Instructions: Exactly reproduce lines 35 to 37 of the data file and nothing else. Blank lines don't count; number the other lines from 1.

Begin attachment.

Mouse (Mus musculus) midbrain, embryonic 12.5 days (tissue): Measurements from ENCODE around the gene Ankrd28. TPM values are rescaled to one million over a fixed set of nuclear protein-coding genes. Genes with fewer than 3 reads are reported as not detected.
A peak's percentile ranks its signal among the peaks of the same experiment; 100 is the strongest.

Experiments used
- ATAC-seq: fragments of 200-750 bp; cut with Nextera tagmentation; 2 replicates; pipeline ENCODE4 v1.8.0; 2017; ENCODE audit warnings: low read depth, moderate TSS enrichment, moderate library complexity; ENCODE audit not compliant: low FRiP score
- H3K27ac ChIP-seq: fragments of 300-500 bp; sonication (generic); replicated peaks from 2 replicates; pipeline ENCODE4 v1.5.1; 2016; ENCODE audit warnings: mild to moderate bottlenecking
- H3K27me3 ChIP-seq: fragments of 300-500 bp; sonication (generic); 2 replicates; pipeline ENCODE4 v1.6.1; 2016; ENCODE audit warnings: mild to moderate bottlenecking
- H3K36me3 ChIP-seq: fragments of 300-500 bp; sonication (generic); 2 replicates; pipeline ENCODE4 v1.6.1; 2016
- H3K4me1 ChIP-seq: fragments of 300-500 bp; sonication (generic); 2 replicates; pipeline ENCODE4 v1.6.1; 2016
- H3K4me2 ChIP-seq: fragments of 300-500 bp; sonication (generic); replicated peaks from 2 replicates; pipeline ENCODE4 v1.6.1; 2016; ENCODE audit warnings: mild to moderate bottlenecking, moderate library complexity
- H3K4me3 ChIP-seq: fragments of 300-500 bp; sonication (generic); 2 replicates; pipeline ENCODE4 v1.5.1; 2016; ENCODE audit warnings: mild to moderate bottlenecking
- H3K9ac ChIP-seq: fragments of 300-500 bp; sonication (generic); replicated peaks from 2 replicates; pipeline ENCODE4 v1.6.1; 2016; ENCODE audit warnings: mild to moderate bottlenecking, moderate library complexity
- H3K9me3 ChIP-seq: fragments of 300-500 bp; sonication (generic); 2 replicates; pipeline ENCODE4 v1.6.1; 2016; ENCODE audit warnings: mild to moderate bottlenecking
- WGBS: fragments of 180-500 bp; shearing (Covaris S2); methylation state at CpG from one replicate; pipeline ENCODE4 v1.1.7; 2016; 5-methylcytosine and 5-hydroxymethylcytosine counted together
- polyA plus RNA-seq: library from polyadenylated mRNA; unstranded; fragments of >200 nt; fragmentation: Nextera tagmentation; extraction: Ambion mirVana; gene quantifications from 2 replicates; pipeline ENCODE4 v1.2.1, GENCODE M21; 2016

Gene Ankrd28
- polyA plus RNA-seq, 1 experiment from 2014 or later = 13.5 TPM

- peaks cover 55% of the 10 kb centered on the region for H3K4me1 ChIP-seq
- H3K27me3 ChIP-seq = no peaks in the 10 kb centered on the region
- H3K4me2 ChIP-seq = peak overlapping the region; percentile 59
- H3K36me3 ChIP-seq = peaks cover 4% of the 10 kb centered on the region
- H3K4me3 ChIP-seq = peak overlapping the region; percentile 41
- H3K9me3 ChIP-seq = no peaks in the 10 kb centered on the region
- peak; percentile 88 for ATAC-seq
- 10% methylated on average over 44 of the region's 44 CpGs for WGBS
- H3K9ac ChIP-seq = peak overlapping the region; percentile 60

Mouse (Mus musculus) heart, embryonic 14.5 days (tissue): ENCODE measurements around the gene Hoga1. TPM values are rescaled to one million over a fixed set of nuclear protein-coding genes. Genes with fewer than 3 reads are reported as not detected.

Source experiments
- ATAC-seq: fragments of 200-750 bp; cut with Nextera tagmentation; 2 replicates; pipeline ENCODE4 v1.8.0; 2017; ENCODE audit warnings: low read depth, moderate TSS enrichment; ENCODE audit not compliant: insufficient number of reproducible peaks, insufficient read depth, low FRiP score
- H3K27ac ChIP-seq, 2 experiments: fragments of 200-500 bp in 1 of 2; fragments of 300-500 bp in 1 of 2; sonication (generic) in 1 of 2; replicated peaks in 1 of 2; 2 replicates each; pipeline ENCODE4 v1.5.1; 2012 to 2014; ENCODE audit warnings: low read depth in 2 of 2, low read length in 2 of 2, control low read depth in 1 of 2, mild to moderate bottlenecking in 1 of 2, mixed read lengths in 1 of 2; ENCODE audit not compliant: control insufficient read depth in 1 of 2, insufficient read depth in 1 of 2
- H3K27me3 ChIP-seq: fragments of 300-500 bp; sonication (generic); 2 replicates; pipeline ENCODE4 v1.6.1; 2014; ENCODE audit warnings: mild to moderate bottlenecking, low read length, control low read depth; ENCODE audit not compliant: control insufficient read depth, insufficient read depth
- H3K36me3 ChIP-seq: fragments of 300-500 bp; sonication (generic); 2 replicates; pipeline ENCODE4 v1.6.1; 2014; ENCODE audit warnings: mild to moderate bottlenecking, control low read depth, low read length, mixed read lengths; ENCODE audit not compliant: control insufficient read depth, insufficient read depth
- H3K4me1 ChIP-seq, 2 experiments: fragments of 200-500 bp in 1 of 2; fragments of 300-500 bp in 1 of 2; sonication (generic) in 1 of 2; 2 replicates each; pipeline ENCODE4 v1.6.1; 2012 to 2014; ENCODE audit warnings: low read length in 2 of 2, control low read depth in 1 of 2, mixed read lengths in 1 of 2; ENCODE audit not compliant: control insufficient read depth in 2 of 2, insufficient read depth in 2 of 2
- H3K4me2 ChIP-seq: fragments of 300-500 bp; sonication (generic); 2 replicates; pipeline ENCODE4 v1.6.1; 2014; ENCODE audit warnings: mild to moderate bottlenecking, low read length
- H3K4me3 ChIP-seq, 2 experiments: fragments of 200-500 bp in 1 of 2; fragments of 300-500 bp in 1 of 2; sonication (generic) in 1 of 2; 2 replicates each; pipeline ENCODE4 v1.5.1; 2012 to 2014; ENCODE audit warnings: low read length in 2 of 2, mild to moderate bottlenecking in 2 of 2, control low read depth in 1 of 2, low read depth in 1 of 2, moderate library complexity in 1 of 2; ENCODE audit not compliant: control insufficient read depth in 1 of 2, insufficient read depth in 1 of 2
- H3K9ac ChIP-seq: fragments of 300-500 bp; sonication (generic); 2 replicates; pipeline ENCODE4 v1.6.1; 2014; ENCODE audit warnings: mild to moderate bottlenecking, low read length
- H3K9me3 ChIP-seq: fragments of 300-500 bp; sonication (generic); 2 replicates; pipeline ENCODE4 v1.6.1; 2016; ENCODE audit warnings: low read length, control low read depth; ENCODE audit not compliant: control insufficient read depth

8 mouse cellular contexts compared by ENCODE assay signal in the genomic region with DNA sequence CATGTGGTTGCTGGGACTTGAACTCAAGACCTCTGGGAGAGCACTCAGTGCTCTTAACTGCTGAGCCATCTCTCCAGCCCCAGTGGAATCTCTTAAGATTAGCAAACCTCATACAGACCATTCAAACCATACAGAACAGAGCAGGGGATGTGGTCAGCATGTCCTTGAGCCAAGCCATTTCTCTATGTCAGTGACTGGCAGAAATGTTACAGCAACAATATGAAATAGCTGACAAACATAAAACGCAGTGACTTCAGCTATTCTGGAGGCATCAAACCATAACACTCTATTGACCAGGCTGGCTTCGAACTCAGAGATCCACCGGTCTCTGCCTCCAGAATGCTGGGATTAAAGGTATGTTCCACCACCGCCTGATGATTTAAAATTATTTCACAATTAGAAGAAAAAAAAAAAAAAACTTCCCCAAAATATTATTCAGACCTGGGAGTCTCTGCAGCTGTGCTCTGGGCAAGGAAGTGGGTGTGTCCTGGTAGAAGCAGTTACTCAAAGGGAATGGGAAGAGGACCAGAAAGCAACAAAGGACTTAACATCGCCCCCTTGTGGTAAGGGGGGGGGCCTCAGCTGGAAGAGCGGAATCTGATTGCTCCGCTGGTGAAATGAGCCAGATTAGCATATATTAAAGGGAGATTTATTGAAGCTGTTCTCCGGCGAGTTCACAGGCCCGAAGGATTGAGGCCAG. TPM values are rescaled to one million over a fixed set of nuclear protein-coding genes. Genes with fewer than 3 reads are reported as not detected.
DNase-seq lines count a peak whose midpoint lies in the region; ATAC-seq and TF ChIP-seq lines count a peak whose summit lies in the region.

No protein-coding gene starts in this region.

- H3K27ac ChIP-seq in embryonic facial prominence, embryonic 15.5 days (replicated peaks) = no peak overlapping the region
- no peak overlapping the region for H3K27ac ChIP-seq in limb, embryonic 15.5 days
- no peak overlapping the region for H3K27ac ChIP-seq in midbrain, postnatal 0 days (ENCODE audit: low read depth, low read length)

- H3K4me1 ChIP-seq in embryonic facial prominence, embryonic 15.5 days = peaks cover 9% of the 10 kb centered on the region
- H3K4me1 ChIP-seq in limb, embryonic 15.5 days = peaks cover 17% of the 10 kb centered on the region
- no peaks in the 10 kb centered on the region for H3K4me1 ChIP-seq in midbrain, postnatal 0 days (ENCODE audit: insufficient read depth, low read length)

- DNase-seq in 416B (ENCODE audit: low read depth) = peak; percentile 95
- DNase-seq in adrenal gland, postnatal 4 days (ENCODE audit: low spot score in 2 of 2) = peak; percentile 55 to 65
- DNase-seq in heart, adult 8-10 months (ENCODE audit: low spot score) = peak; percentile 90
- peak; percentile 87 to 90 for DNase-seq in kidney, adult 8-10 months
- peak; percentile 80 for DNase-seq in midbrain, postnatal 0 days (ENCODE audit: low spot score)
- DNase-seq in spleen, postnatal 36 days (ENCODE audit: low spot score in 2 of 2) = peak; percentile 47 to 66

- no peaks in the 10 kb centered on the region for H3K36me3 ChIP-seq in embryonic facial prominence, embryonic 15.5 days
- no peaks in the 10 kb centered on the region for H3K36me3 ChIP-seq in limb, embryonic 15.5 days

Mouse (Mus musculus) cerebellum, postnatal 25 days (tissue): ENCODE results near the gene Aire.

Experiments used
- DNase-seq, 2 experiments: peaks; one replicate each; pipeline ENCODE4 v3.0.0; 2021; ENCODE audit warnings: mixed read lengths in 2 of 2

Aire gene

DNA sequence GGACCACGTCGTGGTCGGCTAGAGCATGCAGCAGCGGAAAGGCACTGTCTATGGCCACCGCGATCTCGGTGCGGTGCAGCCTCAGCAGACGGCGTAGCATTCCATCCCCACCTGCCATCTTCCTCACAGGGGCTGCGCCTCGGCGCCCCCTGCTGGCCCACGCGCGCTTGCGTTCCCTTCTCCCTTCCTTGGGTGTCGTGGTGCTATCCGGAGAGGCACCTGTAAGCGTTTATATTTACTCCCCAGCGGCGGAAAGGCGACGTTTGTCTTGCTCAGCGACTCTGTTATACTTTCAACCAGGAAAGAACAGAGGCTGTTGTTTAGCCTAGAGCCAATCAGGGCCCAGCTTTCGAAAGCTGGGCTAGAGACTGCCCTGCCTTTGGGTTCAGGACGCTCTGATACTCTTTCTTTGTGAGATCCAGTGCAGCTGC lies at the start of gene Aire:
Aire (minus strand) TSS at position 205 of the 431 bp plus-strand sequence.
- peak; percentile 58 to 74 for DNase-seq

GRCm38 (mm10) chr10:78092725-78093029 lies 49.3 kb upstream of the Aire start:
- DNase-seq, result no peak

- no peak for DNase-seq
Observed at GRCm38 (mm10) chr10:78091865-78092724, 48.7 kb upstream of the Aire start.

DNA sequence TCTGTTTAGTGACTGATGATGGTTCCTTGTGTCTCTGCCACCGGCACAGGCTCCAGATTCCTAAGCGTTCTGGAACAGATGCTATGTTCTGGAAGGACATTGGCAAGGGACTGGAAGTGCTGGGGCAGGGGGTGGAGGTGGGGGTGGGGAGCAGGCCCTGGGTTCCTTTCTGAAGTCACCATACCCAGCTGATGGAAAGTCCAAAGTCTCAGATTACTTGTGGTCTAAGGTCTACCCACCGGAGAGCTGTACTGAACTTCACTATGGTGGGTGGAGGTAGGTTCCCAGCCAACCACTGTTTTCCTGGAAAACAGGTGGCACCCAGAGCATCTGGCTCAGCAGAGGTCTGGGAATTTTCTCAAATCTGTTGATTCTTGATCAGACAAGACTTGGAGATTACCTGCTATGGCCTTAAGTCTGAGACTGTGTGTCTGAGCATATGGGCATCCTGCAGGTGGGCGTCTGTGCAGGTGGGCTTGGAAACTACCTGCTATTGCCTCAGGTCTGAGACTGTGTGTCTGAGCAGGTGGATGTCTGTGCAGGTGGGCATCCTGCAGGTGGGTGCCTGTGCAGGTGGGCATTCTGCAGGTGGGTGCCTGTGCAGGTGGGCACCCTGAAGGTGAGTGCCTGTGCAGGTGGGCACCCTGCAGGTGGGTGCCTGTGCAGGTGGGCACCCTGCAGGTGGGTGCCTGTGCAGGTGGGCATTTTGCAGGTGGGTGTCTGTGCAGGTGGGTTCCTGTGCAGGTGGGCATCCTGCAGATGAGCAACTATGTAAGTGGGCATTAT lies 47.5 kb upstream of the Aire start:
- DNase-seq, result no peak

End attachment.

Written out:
- H3K9ac ChIP-seq: fragments of 300-500 bp; sonication (generic); 2 replicates; pipeline ENCODE4 v1.6.1; 2014; ENCODE audit warnings: mild to moderate bottlenecking, low read length
- H3K9me3 ChIP-seq: fragments of 300-500 bp; sonication (generic); 2 replicates; pipeline ENCODE4 v1.6.1; 2016; ENCODE audit warnings: low read length, control low read depth; ENCODE audit not compliant: control insufficient read depth

8 mouse cellular contexts compared by ENCODE assay signal in the genomic region with DNA sequence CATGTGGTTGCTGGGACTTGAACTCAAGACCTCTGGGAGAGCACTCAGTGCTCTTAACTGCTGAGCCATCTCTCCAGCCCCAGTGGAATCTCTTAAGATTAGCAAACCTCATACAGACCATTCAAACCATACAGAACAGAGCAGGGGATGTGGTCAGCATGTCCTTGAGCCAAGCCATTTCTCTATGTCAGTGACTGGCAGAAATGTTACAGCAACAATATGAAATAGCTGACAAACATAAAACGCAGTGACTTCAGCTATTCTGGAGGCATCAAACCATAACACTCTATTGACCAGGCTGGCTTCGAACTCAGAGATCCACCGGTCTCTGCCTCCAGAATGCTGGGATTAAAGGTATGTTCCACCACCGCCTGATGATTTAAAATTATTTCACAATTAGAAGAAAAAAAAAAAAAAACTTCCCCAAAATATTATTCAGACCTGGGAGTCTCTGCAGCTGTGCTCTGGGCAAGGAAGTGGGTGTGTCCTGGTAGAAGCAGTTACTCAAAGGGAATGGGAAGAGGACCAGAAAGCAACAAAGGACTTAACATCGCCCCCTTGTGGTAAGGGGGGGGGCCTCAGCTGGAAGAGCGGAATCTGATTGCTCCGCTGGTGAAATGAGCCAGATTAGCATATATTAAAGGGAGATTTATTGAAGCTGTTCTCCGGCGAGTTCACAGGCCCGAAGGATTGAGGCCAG. TPM values are rescaled to one million over a fixed set of nuclear protein-coding genes. Genes with fewer than 3 reads are reported as not detected.